Tensilica(R), Inc., announced that two Korean universities have licensed its Xtensa(R) configurable processor. The CoSoC (Center of System on Chip design technology) of Seoul National University is using the Xtensa processor in the classroom and has announced their third annual SOC (system-on-chip) design contest, which will, for the first time, accept designs that use Xtensa processors. The KAIST (Korea Advanced Institute of Science and Technology) has licensed the Xtensa configurable processor to develop multimedia SOC designs.
“Our agreement with these two universities underscores our dedication to working with high level academic institutions around the world to train the next-generation of design engineers in the inherent advantages of configuring and extending processors for the exact application,” stated Steve Roddy, Tensilica’s vice president of marketing. “Because Xtensa processors are tailored for the exact application, they are very efficient and can do a better job of meeting requirements for performance, area, and power consumption than general-purpose processor cores. We now have over 80 universities worldwide that use Xtensa processors in their research and/or classrooms.”
CoSoC of Seoul National University’s Design Contest
The CoSoC was established with the support of Korea’s Ministry of Commerce, Industry and Energy in April of 2003 with a five-year business plan for propagation of platform-based SOC design technologies. The third SOC Design Contest is being held to help spread platform-based SOC design methodologies to undergraduate and graduate school students and to improve their creative design skills. By having the students directly experience the SOC design methodologies and design environment, the Korean government believes that the country’s SOC design infrastructure will be expanded. This should lead to the expansion of SOC design activities in companies as well, and eventually become foundation for competitiveness. The contest concludes with an award ceremony on December 7, 2007.
“By utilizing the configurability of Tensilica’s Xtensa processors, we plan to study SOC architecture optimization,” said Soo-yik Chae, a professor from CoSoC of Seoul National Univ. “We expect that students can easily learn to design using a configurable processor and that the Xtensa processor will help us establish foundation technology for the study of SOC configurations.”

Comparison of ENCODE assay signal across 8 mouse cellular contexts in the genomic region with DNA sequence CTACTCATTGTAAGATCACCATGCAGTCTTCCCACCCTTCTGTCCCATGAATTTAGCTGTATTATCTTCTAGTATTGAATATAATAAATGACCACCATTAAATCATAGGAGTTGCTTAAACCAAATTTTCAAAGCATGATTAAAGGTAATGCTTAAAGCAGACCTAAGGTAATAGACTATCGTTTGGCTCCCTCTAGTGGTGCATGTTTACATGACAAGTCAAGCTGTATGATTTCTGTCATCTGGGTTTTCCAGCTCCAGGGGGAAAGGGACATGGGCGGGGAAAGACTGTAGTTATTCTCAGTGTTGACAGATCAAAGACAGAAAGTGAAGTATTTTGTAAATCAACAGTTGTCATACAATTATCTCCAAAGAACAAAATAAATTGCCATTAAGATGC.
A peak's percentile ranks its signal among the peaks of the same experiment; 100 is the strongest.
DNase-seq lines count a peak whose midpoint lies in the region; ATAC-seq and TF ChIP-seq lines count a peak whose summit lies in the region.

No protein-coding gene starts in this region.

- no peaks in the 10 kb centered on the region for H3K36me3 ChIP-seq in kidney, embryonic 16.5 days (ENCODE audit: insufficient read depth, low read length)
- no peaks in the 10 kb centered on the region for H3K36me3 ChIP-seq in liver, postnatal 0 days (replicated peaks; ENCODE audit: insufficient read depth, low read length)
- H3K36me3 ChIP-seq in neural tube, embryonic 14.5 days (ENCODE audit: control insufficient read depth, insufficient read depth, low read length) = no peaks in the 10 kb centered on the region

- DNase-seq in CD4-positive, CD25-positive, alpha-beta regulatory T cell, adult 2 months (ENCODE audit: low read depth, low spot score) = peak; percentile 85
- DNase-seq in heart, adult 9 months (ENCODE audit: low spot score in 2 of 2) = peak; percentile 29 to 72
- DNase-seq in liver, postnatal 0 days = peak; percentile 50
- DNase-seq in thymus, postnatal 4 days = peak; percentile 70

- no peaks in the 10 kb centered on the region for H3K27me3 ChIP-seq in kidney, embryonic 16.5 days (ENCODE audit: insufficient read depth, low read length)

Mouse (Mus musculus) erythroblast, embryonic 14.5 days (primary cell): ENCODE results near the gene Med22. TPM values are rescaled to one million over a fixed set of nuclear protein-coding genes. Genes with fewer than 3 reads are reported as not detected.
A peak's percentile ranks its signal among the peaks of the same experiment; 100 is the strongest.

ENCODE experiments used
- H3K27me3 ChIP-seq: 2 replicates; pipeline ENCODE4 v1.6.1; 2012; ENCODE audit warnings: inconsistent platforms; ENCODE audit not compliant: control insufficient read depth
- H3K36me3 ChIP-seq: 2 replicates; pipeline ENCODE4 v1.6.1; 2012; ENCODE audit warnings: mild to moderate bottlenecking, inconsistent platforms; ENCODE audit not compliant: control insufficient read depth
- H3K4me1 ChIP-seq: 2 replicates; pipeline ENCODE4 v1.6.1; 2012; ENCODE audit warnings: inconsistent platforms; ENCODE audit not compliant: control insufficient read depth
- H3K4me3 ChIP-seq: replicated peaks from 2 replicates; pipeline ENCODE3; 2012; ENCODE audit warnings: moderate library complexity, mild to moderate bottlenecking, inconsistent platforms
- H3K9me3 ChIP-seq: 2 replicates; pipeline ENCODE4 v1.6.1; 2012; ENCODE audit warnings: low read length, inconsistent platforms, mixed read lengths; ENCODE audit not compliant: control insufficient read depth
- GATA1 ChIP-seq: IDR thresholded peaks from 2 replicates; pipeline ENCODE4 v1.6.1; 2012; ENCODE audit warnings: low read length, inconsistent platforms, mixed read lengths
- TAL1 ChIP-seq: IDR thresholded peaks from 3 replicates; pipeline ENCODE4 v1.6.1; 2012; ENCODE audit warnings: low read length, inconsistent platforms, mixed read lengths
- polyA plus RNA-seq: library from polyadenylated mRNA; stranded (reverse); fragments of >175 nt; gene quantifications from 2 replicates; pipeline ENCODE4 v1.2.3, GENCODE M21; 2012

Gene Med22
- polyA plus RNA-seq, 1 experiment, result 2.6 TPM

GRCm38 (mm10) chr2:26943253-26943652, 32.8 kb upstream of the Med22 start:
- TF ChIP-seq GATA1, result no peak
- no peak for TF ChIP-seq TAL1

KAIST’s Multimedia Development Platform
KAIST plans to use the Xtensa processor in a new multimedia SOC development platform. KAIST decided to use Tensilica’s Xtensa configurable processor to meet their performance, area and power requirements.
“We are in the process of developing a multimedia SOC for mobile applications with an integrated H.264 decoder and plan to use the Xtensa processor in the development platform,” said Prof. Jong-min Kyung of KAIST. According to Prof. Kyung, KAIST plans to supply a development environment that can be easily used at universities, as well as small and medium sized companies. Through this, engineers and students are expected to accelerate time-to-market of multimedia SOC products with higher performance and less power consumption than a general purpose processor.
Tensilica, Inc., is the recognized leader in configurable processor technology and has leveraged that technology to become the leading supplier of licensable controllers and DSP cores for mobile audio and video applications. Tensilica offers the broadest line of controller, CPU, network, and specialty DSP processors on the market today in both an off-the-shelf format via the Diamond Standard Series cores and with full designer configurability with the Xtensa processor family. The modern design behind all of Tensilica’s processor cores provide semiconductor companies and system OEMs with the lowest power, smallest area solutions for high-volume products including mobile phones and other consumer electronics, networking and telecommunications equipment, and computer peripherals.
Tensilica and Xtensa are registered trademarks belonging to Tensilica Inc.